Unread Counts

NetNewsWire creator Brent Simmons on unread counts:

Nick Bradbury, FeedDemon author, and I have talked many times over the years about how we’d design an RSS reader were we starting over. The first thing we always say: No unread counts!

It’s true: showing an unread count was something I regretted. It was one of many things I did to make FeedDemon work like an email client so it would seem familiar to new users. I’m sure it did make it seem familiar, but in the long run it was a mistake I never overcame.

Treating RSS like email makes it a chore to read, but customers were so used to FeedDemon working like an email client that any attempt to make it less email-like was met with resistance. So instead I came up with things like the Panic Button which were just band-aids that didn’t address the underlying problem.

Looking back, I wonder how RSS readers would’ve fared if their developers hadn’t followed the email client design. It’s partly because we did that the RSS reader (but not RSS itself) is now considered dead.

Broken by Design

When I was a kid, my parents had a table you couldn’t cut things on.

You also couldn’t set glasses on it without a coaster, and anything hot needed a pad under it. It was a beautiful table, but guests didn’t know this because it was covered with a table cloth for protection.

I was an annoying child, so I constantly pointed out how ridiculous this was. The purpose of a table was to eat and drink on, I would proclaim, yet this thing would be harmed by those actions. It was designed to look great without concern for how it would be used.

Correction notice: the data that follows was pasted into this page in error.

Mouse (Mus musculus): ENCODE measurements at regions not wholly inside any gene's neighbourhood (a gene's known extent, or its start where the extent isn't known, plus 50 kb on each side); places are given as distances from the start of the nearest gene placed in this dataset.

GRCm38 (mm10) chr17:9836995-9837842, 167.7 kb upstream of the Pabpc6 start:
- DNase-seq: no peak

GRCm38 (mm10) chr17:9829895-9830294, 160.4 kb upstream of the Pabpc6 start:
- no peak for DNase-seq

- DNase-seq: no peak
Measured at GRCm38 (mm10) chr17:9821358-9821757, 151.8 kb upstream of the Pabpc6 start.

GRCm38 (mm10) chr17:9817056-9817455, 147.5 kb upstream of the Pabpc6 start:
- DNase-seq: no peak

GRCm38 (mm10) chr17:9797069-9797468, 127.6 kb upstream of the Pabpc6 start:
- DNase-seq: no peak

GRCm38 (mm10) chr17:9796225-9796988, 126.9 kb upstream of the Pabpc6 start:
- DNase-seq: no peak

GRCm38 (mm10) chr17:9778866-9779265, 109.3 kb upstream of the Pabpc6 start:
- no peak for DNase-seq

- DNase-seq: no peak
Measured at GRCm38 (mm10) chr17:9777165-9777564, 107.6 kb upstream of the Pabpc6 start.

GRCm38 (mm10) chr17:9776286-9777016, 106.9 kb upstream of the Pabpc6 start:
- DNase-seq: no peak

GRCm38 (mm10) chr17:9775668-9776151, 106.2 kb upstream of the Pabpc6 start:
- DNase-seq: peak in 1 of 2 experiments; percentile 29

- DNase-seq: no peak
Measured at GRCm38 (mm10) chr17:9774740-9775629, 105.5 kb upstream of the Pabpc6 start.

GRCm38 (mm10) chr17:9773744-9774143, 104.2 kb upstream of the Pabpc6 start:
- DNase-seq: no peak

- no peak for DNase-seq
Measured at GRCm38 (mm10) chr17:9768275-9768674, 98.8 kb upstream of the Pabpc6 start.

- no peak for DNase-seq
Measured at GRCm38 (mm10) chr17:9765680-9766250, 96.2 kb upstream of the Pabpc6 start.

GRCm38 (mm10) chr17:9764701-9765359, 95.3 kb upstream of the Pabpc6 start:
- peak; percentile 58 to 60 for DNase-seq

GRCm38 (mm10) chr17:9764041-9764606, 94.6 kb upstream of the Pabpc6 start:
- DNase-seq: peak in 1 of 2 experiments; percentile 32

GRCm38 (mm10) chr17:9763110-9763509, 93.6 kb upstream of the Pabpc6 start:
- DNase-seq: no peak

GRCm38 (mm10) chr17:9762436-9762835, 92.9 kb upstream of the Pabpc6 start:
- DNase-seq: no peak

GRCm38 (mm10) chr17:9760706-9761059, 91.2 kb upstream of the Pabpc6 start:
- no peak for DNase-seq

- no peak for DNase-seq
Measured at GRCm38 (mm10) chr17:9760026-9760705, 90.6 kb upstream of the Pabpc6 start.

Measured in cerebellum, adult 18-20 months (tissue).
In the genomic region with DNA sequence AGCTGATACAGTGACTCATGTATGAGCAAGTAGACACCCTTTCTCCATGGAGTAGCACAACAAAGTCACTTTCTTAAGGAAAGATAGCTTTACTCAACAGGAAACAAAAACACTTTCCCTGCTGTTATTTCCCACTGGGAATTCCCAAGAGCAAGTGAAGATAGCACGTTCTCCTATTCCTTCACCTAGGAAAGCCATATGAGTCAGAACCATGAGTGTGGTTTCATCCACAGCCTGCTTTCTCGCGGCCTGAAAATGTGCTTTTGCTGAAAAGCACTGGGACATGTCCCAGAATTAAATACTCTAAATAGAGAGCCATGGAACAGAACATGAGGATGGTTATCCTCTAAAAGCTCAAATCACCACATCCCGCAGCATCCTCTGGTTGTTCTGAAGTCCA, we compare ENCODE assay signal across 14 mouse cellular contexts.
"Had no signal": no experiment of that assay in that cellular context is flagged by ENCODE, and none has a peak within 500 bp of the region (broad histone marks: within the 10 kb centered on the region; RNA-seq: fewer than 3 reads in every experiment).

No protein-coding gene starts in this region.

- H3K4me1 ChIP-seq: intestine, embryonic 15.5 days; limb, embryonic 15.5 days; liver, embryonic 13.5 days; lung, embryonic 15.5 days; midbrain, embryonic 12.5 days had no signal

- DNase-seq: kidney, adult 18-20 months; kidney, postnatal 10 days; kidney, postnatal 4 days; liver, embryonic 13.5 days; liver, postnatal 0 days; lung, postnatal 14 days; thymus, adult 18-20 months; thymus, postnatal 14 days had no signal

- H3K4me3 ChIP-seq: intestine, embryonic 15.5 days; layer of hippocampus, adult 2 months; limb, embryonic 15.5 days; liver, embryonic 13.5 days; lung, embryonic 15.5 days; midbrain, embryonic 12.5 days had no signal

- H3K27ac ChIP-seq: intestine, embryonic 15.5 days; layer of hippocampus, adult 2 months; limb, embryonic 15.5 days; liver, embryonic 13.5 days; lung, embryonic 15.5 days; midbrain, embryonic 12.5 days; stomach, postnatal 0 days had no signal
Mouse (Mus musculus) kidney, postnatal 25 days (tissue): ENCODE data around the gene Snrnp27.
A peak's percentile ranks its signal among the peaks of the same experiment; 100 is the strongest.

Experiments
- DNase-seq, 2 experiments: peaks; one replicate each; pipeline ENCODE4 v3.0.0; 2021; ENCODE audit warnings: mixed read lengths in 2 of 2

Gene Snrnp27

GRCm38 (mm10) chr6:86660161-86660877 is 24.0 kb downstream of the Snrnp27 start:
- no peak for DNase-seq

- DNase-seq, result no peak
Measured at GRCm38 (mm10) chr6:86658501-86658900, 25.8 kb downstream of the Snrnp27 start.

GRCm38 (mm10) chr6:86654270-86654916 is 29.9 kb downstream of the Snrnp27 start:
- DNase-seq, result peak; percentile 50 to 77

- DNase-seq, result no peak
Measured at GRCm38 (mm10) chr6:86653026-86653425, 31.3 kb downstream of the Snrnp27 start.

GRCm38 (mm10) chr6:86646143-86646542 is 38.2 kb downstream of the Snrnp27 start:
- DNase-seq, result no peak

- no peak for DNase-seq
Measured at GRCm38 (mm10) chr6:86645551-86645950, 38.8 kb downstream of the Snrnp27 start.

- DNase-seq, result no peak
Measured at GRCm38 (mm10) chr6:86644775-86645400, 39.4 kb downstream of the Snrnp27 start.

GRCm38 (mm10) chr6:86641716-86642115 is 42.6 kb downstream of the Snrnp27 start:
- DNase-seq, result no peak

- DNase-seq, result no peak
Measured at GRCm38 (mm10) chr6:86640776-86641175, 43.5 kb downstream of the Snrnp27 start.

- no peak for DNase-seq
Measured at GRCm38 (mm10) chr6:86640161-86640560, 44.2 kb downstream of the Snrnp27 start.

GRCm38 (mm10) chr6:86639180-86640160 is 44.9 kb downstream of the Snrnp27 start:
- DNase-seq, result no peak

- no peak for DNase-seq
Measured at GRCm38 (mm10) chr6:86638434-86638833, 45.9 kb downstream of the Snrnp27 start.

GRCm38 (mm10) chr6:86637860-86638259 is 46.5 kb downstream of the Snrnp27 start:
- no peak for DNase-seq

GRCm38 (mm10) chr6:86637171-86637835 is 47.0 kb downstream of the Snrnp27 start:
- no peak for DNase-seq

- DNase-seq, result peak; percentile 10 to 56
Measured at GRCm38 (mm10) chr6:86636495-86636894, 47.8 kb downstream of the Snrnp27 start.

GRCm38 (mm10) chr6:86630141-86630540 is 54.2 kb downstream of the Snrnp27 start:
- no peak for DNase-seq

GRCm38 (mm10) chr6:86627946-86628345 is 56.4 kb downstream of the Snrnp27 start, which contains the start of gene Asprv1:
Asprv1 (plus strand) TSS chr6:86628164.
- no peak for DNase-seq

I’m reminded of that table by a lot of apps I see these days. They look stunning in videos, and the first time you use them you’re blown away by the beautiful animations. You almost feel like you’re using works of art.

But the more you use them the more annoyed you get because they’re designed to look great without thought for how they’d be used. Those mesmerizing transitions you used to love are now slowing you down. The layouts which used to seem so clean are now awkward because things are placed where they’d look the best instead of where they’d make the most sense.

They’re broken by design.

A few years ago a lot of software suffered from lack of design. Now it suffers from too much design. Surely there’s a happy middle ground where software can look and behave in delightful ways without undermining its purpose?

Optimistic Connectivity and Sleight of Hand

A huge pet peeve of mine is mobile apps which make you to wait after you do something that requires a server API call. For example, you tap a “Like” button and are forced to look at a modal “Liking…” dialog that doesn’t go away until the app knows the like has been received by the backend.

Apps which do this are unnecessarily pessimistic about connectivity. Why make the user wait when the most likely outcome will be that the API call succeeds? I think it’s better for the app to show the new “Like” state immediately, and then deal with the rare failure in the background.

This optimistic approach is one that the folks at Instagram have touted, and I’ve followed it in all of my mobile apps.

Sometimes, though, you really do want to make the user wait, at least a little bit. In these cases, it’s often better to resort to sleight of hand which distracts the user instead of blocks them the way a modal dialog does.

I’ve found animation to be the most effective form of this trickery.

Suppose it really is important to make the user wait a couple of seconds after clicking a “Like” button to give the API call a little time. In this situation, animate the “like” button for a second or two – have it bounce, or spin, or zoom in and out.

Users will wait for the animation to end before doing something else in the app, and by the time the animation is done there’s a good chance the API call has completed. The user still waited, but because they waited by choice it doesn’t feel the same as being so obviously blocked by an annoying modal dialog.

PS: I should add that I only recommend this approach when making very lightweight requests. For heavier requests (especially ones that upload large amounts of data), a background service is a far better choice.